barges was conducted comparatively recently in tropical waters of the Southwest Pacific. Their
conclusions regarding such matters as boat capacities, use of various types of weapons on
the boats, methods of unloading, and the provision of food and water are contained in
documents, which are paraphrased below.
2. BOAT CAPACITIES
Japanese conclusions with regard to the capacity and efficiency of landing barges for
transporting various types of troop units and equipment across large bodies of water
are summarized below. The conclusions are based on experiments conducted over a distance of
approximately 50 nautical miles. Using both their large- and small-type
landing craft, the Japanese made the trip in 7 hours.
a. For Large Landing Barge (Daihatsu)
|Rifle Co||50 ||None.|
|MG Co||40 ||3 HvMG.|
|Inf Bn gun unit||40 ||2 70-mm How (1 in
bow ready for firing; 1 dismantled in stern).|
|Inf Regt Arty unit||35 ||1 75-mm gun.|
|Mt Arty unit||35 ||1 75-mm gun.|
|Rapid-fire gun unit ||28 ||2 37-mm guns.|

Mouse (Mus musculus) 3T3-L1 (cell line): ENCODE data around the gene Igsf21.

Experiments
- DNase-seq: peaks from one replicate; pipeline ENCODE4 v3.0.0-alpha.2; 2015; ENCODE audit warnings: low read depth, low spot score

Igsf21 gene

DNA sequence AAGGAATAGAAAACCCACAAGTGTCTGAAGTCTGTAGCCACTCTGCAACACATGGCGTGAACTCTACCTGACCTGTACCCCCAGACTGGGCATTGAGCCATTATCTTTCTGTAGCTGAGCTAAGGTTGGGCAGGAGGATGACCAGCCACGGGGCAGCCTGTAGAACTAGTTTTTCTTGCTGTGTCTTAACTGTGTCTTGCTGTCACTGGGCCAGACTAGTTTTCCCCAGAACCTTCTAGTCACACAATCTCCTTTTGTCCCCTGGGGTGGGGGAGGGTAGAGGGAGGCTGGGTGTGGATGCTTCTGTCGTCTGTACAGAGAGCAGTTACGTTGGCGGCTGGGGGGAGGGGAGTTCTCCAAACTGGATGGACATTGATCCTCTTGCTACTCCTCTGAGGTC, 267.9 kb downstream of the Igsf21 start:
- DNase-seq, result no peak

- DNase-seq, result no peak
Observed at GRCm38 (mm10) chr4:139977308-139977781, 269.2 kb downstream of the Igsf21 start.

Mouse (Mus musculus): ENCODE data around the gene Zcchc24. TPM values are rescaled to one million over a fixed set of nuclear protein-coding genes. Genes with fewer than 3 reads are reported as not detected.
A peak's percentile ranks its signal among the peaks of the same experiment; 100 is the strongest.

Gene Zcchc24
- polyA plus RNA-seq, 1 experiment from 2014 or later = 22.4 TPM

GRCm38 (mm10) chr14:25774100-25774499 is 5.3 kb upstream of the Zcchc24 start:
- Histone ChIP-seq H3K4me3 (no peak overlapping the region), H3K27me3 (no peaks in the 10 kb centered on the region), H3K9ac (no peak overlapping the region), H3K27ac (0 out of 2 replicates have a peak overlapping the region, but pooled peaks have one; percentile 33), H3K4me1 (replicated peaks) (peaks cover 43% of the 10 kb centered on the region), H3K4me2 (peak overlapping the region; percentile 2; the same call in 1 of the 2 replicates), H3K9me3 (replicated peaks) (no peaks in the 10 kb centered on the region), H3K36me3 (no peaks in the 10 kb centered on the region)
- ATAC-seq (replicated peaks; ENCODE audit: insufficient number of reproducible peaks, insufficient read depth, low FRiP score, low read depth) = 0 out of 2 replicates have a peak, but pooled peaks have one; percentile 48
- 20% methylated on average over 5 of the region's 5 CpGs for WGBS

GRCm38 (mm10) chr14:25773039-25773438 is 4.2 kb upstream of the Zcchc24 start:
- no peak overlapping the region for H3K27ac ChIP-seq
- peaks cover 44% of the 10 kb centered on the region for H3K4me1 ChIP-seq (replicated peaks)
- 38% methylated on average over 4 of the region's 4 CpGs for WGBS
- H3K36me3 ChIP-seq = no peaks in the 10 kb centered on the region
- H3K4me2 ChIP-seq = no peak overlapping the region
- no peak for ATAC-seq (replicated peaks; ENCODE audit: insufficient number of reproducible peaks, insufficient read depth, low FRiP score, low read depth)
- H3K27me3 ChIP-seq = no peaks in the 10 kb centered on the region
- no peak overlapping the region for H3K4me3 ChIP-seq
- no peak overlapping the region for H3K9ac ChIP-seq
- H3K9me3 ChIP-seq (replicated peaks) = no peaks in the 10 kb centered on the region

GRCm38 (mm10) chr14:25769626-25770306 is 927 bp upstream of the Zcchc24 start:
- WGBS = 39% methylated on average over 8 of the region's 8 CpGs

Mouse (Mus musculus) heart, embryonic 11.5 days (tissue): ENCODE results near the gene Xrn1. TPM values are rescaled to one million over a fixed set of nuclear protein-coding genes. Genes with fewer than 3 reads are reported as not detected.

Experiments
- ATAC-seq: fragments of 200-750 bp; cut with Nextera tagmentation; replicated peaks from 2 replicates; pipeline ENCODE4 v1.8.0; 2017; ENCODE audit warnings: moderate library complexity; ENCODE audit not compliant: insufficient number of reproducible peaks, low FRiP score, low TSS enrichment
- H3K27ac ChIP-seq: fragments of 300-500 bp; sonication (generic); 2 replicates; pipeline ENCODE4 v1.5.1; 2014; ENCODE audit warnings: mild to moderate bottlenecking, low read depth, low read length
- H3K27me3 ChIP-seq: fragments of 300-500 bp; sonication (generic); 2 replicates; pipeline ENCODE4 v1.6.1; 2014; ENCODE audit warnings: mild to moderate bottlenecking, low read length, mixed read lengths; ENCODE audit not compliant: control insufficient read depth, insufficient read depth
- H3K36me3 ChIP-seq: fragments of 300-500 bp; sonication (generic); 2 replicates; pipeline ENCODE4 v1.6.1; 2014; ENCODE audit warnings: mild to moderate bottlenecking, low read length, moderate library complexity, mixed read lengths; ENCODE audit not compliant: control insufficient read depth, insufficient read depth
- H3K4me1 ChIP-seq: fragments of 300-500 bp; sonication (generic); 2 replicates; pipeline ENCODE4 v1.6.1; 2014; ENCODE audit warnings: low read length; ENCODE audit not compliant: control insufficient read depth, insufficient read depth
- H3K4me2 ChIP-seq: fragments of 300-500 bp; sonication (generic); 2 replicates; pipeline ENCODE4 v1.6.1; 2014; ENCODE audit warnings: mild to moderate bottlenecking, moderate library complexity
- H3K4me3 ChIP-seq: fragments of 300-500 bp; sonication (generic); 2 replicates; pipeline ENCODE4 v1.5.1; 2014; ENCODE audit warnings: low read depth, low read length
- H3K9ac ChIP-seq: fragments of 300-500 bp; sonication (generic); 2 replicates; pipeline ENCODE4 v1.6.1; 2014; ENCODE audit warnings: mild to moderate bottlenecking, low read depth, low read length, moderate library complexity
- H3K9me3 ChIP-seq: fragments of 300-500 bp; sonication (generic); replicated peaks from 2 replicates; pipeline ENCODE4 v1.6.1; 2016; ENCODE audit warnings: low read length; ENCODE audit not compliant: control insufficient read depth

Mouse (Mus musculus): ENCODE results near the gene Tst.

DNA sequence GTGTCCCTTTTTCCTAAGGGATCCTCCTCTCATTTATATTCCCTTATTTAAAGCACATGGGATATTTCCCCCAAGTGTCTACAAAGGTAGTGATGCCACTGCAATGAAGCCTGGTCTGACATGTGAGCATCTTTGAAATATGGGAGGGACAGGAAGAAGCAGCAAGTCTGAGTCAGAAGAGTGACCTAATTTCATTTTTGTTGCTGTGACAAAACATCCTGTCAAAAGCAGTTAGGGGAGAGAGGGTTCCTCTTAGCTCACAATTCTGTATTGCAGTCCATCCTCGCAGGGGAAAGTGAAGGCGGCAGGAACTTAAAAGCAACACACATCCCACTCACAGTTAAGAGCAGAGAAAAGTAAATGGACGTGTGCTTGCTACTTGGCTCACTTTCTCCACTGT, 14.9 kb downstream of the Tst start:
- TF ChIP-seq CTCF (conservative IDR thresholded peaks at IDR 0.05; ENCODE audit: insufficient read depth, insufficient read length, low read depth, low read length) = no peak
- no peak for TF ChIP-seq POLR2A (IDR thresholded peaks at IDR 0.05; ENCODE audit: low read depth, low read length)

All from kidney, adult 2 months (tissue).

|L Armd-c unit||15 ||1 L Armd-c.|
[Comment: In the loadings shown above, consideration was given to the comfort of
occupants, facilities for cooking, and defensive use of weapons. For landing
operations where distances are fairly short, these barges could carry considerably
more tonnage—probably twice as much in the case of rifle and machine-gun companies. When
the large barge is used as a command boat, the Japanese recommend that 25 to 30 men make
up the load.]
b. For Small Landing Barge (Shohatsu)
|Rifle Co ||25 ||None.|
|Rifle Co ||20 ||1 HvMG.|
[Comment: Capacities for units equipped with heavy weapons are not given, indicating